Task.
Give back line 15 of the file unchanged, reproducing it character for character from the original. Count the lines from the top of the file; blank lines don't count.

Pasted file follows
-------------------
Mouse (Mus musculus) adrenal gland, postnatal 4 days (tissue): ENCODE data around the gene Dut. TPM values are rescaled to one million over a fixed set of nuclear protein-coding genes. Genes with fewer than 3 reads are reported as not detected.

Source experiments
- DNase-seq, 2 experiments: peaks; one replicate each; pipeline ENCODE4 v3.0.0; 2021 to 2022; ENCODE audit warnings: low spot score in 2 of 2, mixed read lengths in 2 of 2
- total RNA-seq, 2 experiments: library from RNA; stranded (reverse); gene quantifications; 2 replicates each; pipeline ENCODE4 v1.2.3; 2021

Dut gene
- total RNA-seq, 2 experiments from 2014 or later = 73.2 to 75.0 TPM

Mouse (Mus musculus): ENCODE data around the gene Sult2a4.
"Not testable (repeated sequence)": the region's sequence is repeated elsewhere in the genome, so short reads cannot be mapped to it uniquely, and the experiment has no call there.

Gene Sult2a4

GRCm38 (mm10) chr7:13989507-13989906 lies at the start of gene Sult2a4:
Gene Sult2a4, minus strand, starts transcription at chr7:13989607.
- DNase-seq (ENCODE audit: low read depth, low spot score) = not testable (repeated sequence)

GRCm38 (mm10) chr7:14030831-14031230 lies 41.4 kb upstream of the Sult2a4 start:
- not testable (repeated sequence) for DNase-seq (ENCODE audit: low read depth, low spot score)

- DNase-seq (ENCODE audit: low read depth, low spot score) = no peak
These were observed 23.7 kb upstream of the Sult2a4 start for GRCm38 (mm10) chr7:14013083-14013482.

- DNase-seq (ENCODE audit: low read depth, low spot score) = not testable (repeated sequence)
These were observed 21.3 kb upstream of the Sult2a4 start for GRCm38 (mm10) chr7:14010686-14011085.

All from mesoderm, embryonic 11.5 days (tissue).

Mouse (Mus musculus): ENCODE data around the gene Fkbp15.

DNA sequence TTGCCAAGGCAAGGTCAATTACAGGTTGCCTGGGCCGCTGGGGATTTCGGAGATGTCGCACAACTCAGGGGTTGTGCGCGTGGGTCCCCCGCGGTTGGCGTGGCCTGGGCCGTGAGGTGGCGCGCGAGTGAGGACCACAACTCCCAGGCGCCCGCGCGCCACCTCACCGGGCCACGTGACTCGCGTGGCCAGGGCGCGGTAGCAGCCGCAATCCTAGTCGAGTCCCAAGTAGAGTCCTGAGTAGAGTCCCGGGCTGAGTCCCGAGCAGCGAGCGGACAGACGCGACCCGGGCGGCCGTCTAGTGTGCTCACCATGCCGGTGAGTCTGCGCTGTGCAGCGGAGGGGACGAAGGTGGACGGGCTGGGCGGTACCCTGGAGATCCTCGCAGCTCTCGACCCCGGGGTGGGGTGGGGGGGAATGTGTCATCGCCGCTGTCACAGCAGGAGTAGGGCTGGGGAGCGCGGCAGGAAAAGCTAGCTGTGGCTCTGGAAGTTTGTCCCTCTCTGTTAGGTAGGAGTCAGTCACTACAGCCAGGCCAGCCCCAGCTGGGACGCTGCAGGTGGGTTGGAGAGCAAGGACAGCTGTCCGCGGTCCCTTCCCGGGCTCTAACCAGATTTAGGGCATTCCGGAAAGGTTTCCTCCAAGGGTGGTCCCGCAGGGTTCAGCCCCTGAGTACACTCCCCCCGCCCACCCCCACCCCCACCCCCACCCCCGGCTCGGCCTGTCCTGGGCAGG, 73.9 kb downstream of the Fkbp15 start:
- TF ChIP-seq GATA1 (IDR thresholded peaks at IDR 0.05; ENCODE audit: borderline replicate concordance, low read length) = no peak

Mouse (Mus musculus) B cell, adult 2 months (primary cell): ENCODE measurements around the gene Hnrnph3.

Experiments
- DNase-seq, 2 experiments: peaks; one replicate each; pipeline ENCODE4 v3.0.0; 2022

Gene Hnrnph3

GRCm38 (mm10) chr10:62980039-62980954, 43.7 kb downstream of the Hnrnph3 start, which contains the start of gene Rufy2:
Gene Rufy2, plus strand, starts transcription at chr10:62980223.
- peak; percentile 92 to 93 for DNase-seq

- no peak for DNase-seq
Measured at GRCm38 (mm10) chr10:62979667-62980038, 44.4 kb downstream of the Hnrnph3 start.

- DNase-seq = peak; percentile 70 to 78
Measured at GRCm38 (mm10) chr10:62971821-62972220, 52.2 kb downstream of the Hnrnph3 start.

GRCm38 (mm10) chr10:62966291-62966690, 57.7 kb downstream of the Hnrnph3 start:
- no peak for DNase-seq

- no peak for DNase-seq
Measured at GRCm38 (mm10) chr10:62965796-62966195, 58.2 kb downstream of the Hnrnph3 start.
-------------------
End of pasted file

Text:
- DNase-seq (ENCODE audit: low read depth, low spot score) = no peak